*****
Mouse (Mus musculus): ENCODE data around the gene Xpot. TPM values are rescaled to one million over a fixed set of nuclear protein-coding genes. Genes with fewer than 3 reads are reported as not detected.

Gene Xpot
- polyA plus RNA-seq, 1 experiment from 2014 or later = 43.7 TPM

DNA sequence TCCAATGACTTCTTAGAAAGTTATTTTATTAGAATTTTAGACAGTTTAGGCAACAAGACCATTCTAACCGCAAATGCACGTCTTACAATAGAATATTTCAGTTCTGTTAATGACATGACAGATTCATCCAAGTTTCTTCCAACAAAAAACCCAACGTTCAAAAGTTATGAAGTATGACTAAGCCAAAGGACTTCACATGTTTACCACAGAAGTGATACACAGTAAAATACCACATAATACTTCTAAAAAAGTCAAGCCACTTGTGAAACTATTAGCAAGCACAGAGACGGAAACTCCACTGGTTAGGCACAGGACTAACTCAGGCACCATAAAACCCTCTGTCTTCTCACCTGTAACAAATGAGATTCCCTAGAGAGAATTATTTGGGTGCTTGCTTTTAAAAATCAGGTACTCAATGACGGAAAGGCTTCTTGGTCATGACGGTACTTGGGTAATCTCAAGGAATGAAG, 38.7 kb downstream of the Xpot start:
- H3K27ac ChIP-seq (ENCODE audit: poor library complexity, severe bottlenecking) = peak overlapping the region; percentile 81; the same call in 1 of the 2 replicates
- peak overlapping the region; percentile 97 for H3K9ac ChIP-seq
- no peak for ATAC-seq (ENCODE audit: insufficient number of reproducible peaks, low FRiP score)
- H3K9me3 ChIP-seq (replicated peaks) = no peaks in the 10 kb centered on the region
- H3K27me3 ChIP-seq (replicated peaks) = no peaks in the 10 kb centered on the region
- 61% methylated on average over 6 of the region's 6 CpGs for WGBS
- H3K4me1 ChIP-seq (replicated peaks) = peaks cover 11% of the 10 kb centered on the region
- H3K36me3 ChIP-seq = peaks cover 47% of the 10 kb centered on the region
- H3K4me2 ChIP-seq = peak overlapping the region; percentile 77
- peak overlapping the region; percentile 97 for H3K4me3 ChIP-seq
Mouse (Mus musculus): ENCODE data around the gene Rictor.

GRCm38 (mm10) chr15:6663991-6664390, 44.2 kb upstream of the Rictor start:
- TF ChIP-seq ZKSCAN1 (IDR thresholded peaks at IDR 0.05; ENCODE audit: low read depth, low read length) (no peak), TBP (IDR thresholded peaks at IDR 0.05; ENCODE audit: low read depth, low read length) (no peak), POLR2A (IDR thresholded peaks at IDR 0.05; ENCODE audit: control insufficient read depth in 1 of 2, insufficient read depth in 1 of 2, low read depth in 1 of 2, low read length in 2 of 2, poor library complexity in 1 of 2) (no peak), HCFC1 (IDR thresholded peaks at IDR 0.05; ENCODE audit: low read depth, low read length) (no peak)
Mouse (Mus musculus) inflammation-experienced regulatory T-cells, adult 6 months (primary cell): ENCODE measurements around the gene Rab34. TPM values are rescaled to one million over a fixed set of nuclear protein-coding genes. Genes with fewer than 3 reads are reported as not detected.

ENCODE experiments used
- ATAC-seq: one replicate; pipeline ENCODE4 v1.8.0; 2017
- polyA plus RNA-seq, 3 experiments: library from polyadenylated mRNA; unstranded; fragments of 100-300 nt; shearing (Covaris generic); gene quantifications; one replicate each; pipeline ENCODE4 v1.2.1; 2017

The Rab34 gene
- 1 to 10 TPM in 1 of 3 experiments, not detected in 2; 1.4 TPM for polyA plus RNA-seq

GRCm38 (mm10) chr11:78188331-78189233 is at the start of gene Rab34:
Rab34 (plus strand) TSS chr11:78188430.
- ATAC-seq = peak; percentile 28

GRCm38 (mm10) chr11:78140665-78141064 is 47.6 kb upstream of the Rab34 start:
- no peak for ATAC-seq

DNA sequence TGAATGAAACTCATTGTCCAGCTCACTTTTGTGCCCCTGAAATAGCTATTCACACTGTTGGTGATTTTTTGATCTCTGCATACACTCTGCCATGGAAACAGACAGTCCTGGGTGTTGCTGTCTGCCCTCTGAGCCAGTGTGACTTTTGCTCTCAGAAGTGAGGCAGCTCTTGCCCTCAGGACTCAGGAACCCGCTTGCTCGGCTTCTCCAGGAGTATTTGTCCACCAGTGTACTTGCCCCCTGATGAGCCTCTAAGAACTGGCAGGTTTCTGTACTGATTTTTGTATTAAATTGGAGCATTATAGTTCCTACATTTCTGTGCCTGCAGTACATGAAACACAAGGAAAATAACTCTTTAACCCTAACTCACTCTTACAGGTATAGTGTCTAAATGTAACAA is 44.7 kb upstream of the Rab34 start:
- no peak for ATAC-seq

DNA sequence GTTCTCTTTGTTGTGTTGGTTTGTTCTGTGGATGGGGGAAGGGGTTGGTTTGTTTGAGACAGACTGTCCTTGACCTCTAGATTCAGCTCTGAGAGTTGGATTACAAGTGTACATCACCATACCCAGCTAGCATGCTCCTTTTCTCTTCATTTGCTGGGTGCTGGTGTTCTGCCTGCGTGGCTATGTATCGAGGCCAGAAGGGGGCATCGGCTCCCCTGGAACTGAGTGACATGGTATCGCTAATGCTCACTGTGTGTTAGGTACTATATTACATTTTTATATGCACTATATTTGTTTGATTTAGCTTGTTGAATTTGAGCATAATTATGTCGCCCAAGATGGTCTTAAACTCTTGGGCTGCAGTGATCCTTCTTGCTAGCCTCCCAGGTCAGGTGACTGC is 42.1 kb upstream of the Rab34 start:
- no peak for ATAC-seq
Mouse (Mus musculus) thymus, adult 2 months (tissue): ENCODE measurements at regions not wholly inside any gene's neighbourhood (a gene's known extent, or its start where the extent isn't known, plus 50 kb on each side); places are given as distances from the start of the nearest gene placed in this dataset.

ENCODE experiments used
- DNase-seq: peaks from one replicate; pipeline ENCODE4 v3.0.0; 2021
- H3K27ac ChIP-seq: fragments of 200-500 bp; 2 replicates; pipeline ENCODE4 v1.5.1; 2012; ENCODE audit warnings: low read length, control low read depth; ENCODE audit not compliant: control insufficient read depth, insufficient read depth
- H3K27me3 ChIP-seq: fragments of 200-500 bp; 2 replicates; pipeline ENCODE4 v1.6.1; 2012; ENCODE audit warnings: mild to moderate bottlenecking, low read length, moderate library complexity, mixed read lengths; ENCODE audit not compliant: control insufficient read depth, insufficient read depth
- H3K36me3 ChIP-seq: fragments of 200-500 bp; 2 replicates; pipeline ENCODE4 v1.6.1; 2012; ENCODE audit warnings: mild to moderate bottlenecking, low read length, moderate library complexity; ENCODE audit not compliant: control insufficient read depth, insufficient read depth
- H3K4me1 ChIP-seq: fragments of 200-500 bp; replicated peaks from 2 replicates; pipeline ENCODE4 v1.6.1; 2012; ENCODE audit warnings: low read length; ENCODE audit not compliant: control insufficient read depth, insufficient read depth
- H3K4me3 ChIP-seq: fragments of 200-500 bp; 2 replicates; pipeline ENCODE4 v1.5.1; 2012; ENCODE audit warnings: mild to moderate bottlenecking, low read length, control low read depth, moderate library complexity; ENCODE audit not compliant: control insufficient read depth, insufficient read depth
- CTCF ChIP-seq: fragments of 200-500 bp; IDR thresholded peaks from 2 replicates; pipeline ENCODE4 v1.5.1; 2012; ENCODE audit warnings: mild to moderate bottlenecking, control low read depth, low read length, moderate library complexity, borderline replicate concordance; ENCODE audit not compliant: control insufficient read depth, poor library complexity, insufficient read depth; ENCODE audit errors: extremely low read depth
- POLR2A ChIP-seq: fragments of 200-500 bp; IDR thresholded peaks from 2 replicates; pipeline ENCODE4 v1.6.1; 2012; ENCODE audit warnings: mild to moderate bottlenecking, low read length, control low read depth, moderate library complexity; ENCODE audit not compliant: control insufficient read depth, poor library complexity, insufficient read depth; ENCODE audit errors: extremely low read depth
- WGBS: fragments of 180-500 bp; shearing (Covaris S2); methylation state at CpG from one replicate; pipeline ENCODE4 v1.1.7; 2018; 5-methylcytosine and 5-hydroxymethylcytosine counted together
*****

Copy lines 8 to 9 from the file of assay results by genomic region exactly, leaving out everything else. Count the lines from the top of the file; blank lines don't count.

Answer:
- H3K9me3 ChIP-seq (replicated peaks) = no peaks in the 10 kb centered on the region
- H3K27me3 ChIP-seq (replicated peaks) = no peaks in the 10 kb centered on the region